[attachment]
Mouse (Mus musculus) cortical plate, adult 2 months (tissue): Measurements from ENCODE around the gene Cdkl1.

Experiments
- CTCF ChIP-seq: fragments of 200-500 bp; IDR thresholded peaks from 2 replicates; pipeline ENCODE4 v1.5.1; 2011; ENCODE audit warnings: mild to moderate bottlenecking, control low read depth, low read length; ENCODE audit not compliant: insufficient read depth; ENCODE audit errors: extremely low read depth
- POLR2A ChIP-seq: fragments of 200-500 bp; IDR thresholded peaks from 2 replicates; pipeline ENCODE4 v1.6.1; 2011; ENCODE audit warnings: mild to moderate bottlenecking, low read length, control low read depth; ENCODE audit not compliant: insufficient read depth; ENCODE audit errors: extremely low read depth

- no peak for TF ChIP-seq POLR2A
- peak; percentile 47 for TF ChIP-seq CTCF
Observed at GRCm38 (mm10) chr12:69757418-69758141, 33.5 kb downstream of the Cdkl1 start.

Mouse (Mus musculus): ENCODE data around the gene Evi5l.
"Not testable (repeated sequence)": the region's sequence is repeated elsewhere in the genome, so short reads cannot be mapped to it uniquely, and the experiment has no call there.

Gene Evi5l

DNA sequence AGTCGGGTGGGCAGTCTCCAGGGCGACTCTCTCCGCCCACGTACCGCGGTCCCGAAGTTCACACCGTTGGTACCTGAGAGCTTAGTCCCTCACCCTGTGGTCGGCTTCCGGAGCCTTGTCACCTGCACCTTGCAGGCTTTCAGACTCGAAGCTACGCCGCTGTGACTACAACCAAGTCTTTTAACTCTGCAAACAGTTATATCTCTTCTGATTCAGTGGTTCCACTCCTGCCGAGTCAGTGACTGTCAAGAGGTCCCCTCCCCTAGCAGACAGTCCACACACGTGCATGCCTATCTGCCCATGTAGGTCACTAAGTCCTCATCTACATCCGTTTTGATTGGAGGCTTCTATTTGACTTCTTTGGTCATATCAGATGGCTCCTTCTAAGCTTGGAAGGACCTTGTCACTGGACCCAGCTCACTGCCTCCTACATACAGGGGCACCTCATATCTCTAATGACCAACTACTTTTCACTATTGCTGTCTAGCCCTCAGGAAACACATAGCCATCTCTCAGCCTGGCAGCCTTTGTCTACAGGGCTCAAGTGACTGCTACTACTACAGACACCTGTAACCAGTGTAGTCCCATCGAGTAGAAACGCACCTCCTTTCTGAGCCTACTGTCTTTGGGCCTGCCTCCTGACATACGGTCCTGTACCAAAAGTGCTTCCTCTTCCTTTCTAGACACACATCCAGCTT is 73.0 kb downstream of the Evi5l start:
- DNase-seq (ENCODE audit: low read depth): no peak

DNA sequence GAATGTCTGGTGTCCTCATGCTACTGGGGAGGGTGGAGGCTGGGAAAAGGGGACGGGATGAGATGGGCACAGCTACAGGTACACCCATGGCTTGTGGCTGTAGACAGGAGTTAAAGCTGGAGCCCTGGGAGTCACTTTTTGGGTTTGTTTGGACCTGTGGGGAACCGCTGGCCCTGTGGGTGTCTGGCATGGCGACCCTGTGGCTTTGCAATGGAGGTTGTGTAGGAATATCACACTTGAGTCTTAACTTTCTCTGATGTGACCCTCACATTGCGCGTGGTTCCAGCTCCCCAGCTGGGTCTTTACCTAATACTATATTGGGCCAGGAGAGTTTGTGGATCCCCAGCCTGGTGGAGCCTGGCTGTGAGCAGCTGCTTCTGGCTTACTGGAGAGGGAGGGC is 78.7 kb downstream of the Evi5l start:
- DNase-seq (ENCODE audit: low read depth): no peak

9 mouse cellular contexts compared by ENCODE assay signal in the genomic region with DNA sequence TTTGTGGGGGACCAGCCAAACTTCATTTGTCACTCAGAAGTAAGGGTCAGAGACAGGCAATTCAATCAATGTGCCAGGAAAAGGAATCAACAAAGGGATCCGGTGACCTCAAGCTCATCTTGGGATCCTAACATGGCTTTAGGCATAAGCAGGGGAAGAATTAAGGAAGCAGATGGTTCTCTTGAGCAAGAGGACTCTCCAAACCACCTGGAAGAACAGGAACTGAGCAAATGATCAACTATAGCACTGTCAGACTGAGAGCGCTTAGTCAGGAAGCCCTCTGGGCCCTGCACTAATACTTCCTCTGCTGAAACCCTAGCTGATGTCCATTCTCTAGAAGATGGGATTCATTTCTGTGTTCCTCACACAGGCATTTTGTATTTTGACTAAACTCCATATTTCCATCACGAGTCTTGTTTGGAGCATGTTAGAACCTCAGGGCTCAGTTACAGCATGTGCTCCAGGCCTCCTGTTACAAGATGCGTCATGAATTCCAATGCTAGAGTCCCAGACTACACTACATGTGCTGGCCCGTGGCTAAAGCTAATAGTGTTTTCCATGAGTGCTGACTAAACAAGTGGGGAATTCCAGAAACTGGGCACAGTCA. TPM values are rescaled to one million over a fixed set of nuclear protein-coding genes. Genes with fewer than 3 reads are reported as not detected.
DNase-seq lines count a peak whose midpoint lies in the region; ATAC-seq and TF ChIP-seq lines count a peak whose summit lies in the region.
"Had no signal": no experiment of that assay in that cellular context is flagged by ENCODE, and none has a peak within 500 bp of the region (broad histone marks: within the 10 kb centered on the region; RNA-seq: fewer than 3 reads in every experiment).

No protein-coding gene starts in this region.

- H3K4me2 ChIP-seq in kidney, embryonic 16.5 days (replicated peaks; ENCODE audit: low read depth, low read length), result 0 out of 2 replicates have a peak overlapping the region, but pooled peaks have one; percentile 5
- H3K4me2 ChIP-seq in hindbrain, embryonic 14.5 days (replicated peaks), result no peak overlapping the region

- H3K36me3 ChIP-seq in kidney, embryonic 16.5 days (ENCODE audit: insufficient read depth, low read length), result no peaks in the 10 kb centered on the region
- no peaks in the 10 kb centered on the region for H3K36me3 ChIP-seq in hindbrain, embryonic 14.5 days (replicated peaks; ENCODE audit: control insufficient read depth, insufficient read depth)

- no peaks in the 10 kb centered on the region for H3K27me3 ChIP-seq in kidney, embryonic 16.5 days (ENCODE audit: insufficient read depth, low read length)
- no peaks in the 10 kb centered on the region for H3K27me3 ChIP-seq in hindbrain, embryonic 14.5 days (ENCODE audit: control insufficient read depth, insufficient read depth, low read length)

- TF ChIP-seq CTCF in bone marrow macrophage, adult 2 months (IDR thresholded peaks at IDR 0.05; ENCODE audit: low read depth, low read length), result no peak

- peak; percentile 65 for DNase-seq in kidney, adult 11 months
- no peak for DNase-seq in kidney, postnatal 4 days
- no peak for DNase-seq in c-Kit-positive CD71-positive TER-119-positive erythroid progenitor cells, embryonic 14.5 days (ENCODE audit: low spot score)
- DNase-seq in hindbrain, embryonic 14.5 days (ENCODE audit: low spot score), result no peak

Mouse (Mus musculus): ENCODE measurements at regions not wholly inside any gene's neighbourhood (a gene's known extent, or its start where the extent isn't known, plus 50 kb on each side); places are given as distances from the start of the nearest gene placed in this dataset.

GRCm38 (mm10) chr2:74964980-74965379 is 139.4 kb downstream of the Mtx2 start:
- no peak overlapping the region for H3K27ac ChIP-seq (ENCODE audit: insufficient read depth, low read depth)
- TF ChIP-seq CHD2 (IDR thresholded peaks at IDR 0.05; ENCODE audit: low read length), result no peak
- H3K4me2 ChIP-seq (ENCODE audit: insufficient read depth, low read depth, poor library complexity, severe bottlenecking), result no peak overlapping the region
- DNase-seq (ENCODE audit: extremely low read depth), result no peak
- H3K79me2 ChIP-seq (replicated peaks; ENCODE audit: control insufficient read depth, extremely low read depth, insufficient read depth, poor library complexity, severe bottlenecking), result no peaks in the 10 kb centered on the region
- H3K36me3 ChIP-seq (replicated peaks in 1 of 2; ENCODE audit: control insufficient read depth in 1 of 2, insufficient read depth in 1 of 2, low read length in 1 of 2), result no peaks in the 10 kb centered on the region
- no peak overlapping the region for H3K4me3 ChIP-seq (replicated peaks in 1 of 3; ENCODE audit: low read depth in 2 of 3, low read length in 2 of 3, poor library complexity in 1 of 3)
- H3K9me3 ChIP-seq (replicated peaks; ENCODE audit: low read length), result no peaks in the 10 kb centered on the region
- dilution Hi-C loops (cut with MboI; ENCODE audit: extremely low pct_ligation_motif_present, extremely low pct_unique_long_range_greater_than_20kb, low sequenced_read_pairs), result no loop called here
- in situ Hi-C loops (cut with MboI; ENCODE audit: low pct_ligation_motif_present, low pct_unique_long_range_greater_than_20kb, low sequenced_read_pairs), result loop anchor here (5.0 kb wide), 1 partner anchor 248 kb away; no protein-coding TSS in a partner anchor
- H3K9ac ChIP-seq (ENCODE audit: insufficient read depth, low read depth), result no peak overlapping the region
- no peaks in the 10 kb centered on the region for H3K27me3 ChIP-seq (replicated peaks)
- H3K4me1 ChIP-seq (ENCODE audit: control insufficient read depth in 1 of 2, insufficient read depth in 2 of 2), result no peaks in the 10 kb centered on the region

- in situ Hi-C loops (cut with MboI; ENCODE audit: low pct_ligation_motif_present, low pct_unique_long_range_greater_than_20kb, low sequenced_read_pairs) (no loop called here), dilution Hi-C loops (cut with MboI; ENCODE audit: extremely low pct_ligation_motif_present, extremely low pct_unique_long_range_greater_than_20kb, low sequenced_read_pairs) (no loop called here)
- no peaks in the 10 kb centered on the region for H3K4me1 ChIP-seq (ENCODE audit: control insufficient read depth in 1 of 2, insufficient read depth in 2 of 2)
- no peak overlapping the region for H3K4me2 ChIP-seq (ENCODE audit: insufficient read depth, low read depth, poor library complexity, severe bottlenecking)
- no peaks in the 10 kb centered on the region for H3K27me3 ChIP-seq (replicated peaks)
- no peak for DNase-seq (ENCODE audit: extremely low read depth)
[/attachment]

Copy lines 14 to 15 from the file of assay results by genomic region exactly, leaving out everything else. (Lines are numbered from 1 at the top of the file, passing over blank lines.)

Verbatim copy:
- DNase-seq (ENCODE audit: low read depth): no peak

9 mouse cellular contexts compared by ENCODE assay signal in the genomic region with DNA sequence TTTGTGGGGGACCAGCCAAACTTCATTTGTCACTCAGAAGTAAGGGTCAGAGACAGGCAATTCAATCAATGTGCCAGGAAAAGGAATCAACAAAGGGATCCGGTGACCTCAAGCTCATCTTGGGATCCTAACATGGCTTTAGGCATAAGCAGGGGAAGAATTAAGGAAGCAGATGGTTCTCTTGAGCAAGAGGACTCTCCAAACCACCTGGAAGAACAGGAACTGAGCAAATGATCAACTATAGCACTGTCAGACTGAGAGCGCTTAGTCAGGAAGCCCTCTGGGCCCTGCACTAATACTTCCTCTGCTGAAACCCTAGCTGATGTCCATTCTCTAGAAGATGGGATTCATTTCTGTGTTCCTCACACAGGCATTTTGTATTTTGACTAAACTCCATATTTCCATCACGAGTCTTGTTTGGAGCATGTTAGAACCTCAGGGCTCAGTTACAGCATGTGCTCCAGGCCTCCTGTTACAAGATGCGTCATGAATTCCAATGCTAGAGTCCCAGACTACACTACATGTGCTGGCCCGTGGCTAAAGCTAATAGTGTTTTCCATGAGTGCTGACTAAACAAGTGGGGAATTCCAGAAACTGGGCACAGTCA. TPM values are rescaled to one million over a fixed set of nuclear protein-coding genes. Genes with fewer than 3 reads are reported as not detected.